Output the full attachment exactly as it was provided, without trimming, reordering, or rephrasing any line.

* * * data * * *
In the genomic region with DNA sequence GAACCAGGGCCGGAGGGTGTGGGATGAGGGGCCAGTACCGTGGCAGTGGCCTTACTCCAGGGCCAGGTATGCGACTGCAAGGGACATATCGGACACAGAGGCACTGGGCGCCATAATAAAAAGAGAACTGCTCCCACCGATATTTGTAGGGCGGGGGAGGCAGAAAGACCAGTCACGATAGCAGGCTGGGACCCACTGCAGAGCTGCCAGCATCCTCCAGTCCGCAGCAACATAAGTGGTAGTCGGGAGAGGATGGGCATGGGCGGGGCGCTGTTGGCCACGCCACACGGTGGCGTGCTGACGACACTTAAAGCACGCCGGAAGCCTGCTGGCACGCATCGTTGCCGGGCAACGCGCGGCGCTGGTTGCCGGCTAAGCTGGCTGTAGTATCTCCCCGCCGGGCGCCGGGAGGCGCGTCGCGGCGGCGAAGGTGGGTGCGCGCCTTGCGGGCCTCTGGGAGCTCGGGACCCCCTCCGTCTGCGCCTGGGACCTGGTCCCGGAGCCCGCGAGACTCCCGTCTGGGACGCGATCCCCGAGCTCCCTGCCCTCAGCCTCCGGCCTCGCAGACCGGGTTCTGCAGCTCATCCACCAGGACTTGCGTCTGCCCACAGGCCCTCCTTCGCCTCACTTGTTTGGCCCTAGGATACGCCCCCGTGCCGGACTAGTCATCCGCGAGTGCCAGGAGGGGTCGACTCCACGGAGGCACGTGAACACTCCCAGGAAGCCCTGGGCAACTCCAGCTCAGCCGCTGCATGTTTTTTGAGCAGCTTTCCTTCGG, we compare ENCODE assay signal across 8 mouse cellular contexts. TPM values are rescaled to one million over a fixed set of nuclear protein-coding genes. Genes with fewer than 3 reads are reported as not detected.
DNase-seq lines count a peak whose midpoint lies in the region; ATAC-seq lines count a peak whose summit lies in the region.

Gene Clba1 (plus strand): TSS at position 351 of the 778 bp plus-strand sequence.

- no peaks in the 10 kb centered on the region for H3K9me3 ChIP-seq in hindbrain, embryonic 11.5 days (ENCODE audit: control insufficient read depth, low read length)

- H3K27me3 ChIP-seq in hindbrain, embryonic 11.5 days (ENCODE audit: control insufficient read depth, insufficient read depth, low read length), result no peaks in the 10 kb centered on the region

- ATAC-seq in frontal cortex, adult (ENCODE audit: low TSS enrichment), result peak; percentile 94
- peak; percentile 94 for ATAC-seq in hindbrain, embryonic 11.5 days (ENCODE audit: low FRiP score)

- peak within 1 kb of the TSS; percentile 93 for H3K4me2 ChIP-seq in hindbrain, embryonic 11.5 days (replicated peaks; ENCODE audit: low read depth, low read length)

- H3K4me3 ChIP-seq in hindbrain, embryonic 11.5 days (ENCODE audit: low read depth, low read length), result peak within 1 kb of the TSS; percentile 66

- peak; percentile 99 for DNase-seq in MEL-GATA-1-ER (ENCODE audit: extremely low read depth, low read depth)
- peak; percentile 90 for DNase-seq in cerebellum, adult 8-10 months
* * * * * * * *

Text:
In the genomic region with DNA sequence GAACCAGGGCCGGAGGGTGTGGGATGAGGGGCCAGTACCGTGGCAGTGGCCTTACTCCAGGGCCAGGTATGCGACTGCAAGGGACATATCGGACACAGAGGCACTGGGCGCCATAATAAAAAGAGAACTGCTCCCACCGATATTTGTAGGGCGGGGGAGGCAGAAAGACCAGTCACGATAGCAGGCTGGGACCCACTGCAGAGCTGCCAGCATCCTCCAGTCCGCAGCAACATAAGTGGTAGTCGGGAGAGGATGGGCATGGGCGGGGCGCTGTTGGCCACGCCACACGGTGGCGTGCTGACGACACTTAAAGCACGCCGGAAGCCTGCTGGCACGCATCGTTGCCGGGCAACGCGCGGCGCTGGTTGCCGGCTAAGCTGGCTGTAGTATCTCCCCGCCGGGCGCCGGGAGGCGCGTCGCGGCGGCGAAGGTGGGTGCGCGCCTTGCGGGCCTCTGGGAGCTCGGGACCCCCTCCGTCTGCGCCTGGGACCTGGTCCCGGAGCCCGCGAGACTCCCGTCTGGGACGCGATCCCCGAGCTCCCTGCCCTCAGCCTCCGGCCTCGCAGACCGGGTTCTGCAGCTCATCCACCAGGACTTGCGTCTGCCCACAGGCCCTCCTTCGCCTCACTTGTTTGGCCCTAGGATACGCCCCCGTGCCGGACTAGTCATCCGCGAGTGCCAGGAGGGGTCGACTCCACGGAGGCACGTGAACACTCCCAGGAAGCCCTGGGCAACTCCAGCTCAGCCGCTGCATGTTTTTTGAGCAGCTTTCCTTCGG, we compare ENCODE assay signal across 8 mouse cellular contexts. TPM values are rescaled to one million over a fixed set of nuclear protein-coding genes. Genes with fewer than 3 reads are reported as not detected.
DNase-seq lines count a peak whose midpoint lies in the region; ATAC-seq lines count a peak whose summit lies in the region.

Gene Clba1 (plus strand): TSS at position 351 of the 778 bp plus-strand sequence.

- no peaks in the 10 kb centered on the region for H3K9me3 ChIP-seq in hindbrain, embryonic 11.5 days (ENCODE audit: control insufficient read depth, low read length)

- H3K27me3 ChIP-seq in hindbrain, embryonic 11.5 days (ENCODE audit: control insufficient read depth, insufficient read depth, low read length), result no peaks in the 10 kb centered on the region

- ATAC-seq in frontal cortex, adult (ENCODE audit: low TSS enrichment), result peak; percentile 94
- peak; percentile 94 for ATAC-seq in hindbrain, embryonic 11.5 days (ENCODE audit: low FRiP score)

- peak within 1 kb of the TSS; percentile 93 for H3K4me2 ChIP-seq in hindbrain, embryonic 11.5 days (replicated peaks; ENCODE audit: low read depth, low read length)

- H3K4me3 ChIP-seq in hindbrain, embryonic 11.5 days (ENCODE audit: low read depth, low read length), result peak within 1 kb of the TSS; percentile 66

- peak; percentile 99 for DNase-seq in MEL-GATA-1-ER (ENCODE audit: extremely low read depth, low read depth)
- peak; percentile 90 for DNase-seq in cerebellum, adult 8-10 months